On September 1st of 2010, the Royals announced that starting catcher, and former Pittsburgh All-Star, Jason Kendall would undergo surgery to repair a tear in his right rotator cuff. The surgery was expected to keep him out for the rest of the 2010 campaign, and probably the first month or two of the 2011 season.
In early March Kendall was feeling good during his rehab and making some bold proclamations about wanting to be ready to go at the outset of the season. When it became apparent however that this wasn't realistic, the team made the move to bring in Rangers backstop Matt Treanor to share the catching duties with Brayan Pena. The two have done an admirable job filling in for Kendall as each has exceeded his career triple-slash line.
As the months ticked away without much word on the subject however, it became apparent that Kendall's rehab was not going as planned. Sadly yesterday it was revealed that two new tears in his right rotator cuff, essentially dooming his 2011 season, and likely ending his career.
As mentioned before, Kendall was once an All-Star caliber receiver who, over a span of four seasons from 1997 to 2000 never posted an OPS worse than .825, or stealing fewer than 18 bases. While he never hit for a significant amount of homerun power, Kendall worked the gaps hard during that stretch, becoming a regular fixture of the 30 double club, making him about as close a thing as there is to a five-tool catcher.
Beyond the impressive offensive numbers, Kendall was one of the games best defensive catchers. He smothered balls as well as anyone in the game, called a good game, and threw out runners at impressive clips. That total package of of offense and defense saw him post a phenomenal 20.0 WAR during those four seasons despite missing more than half of the 1999 season to injury. Only 25 other players were more valuable through those four seasons - and the list reads like a Hall-Of-Fame for the 90's.
Unfortunately as is the case for so many catchers, injuries began to take their toll on Kendall and his game declined rather quickly after the 2000 season. He'd go on top post an OPS over .800 just once more in his career during the 2003 season, and was finally traded by the Pirates - the organization he had spent his entire career with - following the 2004 season.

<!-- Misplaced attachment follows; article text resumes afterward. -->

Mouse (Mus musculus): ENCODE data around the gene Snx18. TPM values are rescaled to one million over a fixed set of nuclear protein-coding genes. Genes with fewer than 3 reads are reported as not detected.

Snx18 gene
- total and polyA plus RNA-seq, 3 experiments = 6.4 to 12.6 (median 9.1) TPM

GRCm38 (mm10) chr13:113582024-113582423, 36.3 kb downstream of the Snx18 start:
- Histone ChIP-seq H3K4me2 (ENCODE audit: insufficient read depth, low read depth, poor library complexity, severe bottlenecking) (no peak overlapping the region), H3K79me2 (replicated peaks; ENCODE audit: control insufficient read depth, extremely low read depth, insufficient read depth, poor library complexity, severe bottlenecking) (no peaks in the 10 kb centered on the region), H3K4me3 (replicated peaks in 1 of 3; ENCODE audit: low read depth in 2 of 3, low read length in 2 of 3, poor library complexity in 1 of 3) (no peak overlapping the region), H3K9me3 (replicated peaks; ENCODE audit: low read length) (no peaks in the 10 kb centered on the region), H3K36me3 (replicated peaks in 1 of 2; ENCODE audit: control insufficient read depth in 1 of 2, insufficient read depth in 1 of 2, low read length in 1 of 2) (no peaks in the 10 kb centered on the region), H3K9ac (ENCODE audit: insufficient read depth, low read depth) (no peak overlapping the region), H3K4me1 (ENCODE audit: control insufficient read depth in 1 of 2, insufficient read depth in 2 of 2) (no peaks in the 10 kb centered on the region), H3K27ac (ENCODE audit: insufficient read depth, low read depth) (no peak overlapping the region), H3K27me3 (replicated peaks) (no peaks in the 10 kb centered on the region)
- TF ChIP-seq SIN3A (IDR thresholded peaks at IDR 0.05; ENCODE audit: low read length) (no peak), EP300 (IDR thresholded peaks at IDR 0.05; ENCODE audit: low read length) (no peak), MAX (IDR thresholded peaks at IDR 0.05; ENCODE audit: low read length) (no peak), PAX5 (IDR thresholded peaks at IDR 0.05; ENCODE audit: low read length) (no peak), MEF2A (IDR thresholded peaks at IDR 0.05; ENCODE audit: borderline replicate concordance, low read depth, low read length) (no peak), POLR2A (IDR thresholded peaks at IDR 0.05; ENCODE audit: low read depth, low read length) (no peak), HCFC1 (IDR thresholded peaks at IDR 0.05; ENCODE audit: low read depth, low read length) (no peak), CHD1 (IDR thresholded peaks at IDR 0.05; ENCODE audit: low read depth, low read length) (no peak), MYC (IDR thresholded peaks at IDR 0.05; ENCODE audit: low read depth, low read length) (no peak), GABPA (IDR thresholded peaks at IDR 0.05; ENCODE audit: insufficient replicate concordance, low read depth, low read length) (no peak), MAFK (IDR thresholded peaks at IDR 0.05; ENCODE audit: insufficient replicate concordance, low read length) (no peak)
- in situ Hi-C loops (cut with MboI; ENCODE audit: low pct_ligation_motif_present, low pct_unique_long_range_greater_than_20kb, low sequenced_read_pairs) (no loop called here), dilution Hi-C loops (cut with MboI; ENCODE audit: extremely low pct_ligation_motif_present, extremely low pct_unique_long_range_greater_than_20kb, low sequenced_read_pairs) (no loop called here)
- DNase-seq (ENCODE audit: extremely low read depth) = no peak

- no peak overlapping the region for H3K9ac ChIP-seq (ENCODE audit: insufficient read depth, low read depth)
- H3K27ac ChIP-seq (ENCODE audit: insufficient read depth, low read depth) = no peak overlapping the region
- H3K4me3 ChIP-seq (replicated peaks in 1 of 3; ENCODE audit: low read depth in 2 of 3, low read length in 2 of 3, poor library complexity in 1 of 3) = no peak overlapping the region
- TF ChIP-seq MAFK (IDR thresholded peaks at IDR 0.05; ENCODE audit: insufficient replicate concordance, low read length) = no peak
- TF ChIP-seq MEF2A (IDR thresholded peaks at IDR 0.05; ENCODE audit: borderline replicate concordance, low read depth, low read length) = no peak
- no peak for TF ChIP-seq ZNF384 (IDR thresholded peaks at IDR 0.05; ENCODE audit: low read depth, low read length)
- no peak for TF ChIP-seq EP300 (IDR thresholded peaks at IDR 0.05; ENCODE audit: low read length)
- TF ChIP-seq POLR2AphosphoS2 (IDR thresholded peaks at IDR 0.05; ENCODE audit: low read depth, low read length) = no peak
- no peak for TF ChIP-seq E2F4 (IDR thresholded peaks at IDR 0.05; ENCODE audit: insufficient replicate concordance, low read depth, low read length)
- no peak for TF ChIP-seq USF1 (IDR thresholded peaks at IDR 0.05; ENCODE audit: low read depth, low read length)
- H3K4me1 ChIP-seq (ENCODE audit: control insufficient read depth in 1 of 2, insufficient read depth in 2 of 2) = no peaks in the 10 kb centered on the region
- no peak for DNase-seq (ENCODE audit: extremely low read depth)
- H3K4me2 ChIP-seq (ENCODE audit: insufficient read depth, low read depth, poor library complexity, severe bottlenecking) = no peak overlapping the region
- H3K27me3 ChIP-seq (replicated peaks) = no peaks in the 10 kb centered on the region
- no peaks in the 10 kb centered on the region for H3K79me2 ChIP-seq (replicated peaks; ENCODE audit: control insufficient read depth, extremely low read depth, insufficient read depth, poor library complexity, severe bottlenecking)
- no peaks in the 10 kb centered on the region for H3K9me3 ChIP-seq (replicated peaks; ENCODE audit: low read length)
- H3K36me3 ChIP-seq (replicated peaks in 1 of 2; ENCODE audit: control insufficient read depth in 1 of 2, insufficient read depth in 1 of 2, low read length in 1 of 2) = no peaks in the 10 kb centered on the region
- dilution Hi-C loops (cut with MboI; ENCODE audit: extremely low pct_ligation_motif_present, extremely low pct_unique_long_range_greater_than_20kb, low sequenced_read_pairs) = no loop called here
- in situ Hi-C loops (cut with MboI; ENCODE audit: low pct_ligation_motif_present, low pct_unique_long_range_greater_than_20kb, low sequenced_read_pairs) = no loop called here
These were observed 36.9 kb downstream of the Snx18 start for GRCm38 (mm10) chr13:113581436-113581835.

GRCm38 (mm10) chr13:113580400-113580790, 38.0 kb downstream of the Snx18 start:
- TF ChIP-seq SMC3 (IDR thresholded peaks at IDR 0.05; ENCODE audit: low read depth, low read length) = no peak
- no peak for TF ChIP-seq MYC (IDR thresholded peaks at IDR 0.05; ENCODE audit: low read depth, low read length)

In terms of personal performance, Kendall's two seasons in Oakland were largely unsuccessful as he never posted an OPS above .710, but he did get an opportunity to catch one of the decades finest pitching staffs, and his work as a leader behind the plate helped the team to the post season (Kendall's first trip ever) in 2006. He'd go on to collect 8 hits - seven singles - in that series, and help bring the low-budget A's to the brink of the World Series.
Despite his role in their 2006 run however, the A's would go on to trade Kendall to the Cubs just prior to the trade deadline in 2007. At the time, Kendall was mired in his worst start ever, hitting just .226 with a hideous .542 OPS. Following the trade however he would go on to post a .718 mark over the final two and a half months and once again made it to the post season. He'd make just one start however, going 1-4, before the Cubs were dispatched.
While he finished the 2006 season strong for the Cubs, it wasn't enough to convince them to bring him back and he'd instead go on to sign with the Brewers, where he'd spend the next two seasons. The power and speed he once had were long since sapped by this point in his career, and the former all-star was a shell of his former self, but his intangible abilities behind the plate and in the clubhouse kept him around, and in 2008, his first season with the Brewers, he'd once again help his team into the playoffs. After ten seasons without a trip to the playoffs, Kendall would be making his third.
That was the Brewers team that had acquired Indians ace C.C. Sabathia at the deadline and made a headlong rush over the second half into the playoffs. Unfortunately for Kendall it would once again end before the team could reach the World Series as the Brewers were dispatched by the Phillies in the first round.
Kendall would go on to spend one more year with the Brewers, then signed as a free agent with the Royals for two years. It appears increasingly unlikely that Kendall will play another game in the Majors, but during the first year of that contract Kendall wound up doing essentially what he had started his career doing: he helped a young team that was struggling to find itself. Except this time instead of being it's best player on the field, he was trying to help them in the kinds of ways that only an experienced player who's seen the highest of highs, and the lowest of lows could.
Gregarious until the very end, one of my fondest memories will have been of Kendall handing his elbow pad to an overly eager reporter wanting to see what it was like to get hit by a pitch. The consumate career professional and wise veteran may be bemoaned by some for what he couldn't be at the end of his career, but if you look beyond the declining offensive numbers he posted as his career wound down, you'll see a man who never stopped finding ways to contribute to a baseball team, regardless of what his body was trying to tell him.
And that speaks volumes to the quality of the character of the man. If this really is the end, hats off to a wonderful career Jason.